Although Christianity prohibited the worship of idols, the use of icons in the
proper way was not banned due to the reasons mentioned before. History relates
that the use of icons in the Church has its Christian roots from the time of
Christ. There is a number of historical documents for these. First, it is
known that the Evangelist Luke was a talented painter [how is this "known?"]
as well as a physician.
He painted an icon presenting the Virgin Mary holding the Child Jesus, which
many churches all over the world later on copied. Also, in a reference
mentioned that the historian "Van Celub" found an icon of the Archangel
Michael during his visit to a Cathedral in Alexandria, that was made by the
Apostle Luke. Second, an icon the Savior made without hands, goes back to the
first century when king Abagar of Edessa (located between the two rivers,
Euphrates and Tigris, an area in eastern Iraq) sent a message with his envoy
Ananius to the Lord Jesus Christ to ask if He could visit the king to heal
him. The king suffered from diseases and he wished to the Lord would come and
live in his kingdom. Ananius the envoy was a talented artist, and tried to
paint a picture of the Lord, however the glory and the perfect appearance of
the Lord was so great that he was unable to do so. The story says that the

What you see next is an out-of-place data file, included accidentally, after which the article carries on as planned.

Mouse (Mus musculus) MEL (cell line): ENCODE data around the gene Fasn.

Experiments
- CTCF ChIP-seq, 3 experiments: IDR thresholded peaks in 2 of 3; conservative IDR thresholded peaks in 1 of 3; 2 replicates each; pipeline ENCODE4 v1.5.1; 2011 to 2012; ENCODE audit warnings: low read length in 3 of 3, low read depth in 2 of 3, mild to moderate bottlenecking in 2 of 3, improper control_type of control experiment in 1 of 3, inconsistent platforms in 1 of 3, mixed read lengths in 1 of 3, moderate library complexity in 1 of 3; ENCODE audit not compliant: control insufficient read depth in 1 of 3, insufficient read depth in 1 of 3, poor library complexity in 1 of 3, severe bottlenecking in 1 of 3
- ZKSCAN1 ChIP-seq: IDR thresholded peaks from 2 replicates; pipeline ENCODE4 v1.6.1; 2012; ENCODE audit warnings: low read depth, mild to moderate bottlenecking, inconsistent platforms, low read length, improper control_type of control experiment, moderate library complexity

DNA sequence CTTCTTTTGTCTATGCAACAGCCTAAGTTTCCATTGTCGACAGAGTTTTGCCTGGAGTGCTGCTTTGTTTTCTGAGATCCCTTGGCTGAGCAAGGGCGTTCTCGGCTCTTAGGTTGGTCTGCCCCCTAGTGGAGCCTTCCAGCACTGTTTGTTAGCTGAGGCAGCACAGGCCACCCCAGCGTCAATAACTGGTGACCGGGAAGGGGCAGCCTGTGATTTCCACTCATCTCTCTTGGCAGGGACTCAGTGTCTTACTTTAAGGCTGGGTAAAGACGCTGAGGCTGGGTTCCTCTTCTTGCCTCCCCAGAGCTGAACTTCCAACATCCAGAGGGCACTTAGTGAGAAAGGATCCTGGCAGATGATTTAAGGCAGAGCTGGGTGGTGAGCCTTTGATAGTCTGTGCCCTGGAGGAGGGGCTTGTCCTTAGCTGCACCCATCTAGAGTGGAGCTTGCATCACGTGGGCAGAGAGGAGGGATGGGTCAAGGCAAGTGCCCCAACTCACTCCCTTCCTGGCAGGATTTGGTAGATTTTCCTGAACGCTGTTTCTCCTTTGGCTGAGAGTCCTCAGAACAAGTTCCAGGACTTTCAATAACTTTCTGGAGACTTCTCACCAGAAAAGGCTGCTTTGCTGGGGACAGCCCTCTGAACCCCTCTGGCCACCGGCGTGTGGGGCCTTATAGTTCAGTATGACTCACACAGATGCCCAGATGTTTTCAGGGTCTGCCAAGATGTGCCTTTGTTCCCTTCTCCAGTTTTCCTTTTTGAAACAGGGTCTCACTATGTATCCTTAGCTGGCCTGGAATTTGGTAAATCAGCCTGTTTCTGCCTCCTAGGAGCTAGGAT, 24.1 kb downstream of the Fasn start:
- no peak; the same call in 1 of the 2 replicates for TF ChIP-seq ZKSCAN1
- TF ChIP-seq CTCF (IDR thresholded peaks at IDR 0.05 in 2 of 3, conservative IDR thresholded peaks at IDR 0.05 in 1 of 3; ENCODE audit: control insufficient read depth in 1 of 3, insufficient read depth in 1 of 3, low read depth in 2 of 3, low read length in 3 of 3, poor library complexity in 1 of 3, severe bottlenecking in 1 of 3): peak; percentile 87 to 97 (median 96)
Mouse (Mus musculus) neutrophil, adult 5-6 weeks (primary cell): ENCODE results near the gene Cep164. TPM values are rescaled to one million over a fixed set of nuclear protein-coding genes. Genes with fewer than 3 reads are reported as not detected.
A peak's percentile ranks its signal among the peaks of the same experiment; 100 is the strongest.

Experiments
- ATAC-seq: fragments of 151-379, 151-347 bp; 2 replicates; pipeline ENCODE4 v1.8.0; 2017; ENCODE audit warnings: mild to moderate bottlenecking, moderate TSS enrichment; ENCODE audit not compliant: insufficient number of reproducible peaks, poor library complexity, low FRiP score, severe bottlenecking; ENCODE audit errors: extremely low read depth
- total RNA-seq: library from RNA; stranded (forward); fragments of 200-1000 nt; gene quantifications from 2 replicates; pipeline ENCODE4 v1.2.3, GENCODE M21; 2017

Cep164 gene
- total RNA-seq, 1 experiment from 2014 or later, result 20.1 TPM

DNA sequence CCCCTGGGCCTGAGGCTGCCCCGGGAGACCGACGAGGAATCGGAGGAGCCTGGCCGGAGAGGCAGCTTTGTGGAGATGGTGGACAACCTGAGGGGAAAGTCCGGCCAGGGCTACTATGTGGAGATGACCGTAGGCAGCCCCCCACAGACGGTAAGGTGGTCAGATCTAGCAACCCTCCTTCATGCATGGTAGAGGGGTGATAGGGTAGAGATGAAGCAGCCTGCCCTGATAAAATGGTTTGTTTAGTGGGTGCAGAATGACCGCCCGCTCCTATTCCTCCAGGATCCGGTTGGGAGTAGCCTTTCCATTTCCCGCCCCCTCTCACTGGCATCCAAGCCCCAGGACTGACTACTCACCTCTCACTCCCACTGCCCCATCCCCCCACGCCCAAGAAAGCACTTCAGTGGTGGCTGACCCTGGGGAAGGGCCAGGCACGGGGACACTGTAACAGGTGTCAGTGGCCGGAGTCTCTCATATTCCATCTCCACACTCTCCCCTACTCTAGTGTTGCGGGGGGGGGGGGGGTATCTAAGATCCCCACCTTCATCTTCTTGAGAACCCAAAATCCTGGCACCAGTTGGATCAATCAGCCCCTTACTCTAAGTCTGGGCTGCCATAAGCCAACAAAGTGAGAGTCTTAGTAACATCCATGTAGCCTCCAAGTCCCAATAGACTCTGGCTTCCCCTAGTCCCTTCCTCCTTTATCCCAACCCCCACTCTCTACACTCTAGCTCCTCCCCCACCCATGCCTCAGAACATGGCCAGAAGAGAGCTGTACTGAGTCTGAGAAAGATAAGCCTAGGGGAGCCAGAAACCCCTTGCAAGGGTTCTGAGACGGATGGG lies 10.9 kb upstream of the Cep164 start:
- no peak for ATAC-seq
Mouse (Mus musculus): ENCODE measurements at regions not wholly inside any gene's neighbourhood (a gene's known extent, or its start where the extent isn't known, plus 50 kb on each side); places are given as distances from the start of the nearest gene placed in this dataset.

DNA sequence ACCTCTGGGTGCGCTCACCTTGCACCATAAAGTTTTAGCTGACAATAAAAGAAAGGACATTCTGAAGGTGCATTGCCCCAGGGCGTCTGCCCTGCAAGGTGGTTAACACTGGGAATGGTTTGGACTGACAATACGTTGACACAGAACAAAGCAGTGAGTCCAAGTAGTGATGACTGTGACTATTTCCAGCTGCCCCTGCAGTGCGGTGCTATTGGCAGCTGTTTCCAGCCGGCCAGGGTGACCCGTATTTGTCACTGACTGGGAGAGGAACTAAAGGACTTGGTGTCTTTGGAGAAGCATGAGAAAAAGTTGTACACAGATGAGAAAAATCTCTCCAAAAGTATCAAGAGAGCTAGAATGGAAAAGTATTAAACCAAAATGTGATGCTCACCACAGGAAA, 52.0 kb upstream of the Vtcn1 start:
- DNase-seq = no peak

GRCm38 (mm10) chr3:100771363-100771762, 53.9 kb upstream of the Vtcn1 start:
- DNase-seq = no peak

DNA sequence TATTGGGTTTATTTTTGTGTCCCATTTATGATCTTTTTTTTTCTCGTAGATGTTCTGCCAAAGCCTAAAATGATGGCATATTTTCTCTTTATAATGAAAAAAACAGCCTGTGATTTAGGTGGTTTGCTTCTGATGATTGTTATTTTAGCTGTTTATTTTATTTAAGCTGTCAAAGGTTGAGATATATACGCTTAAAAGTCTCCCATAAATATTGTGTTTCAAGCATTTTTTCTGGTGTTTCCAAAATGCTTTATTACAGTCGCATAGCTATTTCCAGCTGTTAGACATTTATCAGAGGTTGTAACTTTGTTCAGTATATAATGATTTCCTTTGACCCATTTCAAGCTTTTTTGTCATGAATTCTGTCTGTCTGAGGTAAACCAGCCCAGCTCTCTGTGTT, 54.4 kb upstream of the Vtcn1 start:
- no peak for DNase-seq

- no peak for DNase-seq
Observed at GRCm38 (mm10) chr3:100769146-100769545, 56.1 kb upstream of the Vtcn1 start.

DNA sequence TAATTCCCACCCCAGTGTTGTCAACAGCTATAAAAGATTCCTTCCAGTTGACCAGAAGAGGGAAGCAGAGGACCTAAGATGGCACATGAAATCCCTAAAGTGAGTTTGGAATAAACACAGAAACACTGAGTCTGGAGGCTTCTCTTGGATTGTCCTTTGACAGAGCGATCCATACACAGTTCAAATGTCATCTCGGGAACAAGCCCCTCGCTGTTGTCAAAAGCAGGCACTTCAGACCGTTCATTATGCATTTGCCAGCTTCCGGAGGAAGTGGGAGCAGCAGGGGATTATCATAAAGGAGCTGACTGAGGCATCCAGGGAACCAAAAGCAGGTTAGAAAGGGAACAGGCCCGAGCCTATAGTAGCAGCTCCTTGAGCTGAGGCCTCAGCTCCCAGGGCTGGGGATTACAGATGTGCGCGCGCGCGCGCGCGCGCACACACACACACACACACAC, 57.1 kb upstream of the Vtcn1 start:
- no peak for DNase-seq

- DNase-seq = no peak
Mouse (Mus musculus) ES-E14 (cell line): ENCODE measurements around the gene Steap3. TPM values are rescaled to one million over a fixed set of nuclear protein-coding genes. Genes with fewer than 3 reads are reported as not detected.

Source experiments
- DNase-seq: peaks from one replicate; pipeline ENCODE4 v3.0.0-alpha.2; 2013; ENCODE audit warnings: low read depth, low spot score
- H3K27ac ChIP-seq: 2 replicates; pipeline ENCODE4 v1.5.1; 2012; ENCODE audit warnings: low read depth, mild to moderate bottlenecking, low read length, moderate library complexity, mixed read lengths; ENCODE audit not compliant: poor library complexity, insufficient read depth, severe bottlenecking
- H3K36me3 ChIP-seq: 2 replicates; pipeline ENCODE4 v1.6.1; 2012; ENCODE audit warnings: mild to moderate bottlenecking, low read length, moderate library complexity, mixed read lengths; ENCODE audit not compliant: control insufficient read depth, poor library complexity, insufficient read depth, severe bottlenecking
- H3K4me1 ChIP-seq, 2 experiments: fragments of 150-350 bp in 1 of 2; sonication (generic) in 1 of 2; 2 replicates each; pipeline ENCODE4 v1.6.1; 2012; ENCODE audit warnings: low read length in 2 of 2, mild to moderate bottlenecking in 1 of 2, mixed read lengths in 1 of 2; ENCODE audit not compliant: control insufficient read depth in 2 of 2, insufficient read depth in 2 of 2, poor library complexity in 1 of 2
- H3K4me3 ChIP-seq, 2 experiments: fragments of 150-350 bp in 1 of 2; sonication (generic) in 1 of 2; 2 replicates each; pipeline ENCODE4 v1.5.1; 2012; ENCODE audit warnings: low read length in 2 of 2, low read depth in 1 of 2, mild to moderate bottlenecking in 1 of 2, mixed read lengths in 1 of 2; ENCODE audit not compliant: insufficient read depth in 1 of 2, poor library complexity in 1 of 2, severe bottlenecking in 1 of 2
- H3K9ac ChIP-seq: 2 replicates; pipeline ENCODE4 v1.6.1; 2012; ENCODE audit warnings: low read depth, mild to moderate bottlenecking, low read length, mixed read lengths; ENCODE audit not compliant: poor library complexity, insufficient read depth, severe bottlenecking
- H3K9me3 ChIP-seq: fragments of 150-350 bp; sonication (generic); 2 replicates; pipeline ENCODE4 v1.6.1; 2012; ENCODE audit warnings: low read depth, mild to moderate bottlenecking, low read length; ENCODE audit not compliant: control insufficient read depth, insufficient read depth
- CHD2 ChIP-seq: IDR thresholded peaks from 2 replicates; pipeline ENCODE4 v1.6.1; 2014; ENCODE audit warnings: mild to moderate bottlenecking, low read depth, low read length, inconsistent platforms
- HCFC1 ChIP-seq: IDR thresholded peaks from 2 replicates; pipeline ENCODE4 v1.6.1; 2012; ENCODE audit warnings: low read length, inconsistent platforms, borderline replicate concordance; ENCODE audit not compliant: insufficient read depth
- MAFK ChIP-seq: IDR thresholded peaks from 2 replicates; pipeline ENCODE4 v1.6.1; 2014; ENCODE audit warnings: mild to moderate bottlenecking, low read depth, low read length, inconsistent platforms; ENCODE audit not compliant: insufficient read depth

envoy went back to the king with a piece of cloth that had an image of
Christ's face. The image of the Holy Face of Christ healed the king of his
diseases in the absence of Christ himself, the Holy image had power to effect
the healing of the king. The legend is saying virtually the same as St Paul
says "But we all, with open face beholding as in a glass of the Lord, are
changed into the same image from glory even as by the spirit of the Lord"
[2-Cor 3:18]. This story and the two letters were copied word for word and
published (in pages 56 and 57) in the book of "The History of the Church" by
the early Christian historian Eusebius of Caesaria [264-340 A.D.].
another story of early icon use involves the woman in [Luke 8:43] that Jesus
Christ healed from a twelve year bleeding. The woman had drawn on the door of
her house (in village of Banias, near the source of the Jordan river) a
representation of Christ and another of herself lying prostrate at his feet. The historian Eusebius of Caesaria has cited this in his book "The History of
the Church" after he saw the image at the woman's house which was still intact
at the time of his visit in the 3rd century.